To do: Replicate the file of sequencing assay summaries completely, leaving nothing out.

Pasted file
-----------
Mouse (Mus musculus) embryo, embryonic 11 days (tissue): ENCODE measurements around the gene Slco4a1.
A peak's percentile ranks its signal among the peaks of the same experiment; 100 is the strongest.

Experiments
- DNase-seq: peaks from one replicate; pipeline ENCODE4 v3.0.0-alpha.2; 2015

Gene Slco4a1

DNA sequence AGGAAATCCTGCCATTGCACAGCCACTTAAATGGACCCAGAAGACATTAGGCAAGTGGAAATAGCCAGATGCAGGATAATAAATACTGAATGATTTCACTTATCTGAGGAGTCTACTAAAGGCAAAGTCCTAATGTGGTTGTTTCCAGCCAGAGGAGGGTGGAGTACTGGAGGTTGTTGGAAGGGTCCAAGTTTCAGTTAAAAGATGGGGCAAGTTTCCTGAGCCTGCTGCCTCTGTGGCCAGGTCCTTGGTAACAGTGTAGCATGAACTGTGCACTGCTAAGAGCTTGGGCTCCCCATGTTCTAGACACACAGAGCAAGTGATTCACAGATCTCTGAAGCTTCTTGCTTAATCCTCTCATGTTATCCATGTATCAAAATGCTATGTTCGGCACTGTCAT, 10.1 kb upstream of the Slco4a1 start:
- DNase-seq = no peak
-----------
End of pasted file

Mouse (Mus musculus) embryo, embryonic 11 days (tissue): ENCODE measurements around the gene Slco4a1.
A peak's percentile ranks its signal among the peaks of the same experiment; 100 is the strongest.

Experiments
- DNase-seq: peaks from one replicate; pipeline ENCODE4 v3.0.0-alpha.2; 2015

Gene Slco4a1

DNA sequence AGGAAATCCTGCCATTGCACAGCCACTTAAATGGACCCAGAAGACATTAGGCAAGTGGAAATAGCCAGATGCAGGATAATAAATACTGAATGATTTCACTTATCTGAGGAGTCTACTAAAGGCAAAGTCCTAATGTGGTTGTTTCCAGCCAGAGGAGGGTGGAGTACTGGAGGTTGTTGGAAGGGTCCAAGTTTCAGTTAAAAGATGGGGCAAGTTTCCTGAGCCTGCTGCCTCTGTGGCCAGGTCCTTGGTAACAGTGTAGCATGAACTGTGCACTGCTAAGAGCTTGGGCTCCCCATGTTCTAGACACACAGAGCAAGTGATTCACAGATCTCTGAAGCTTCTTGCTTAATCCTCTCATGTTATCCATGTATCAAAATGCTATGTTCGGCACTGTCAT, 10.1 kb upstream of the Slco4a1 start:
- DNase-seq = no peak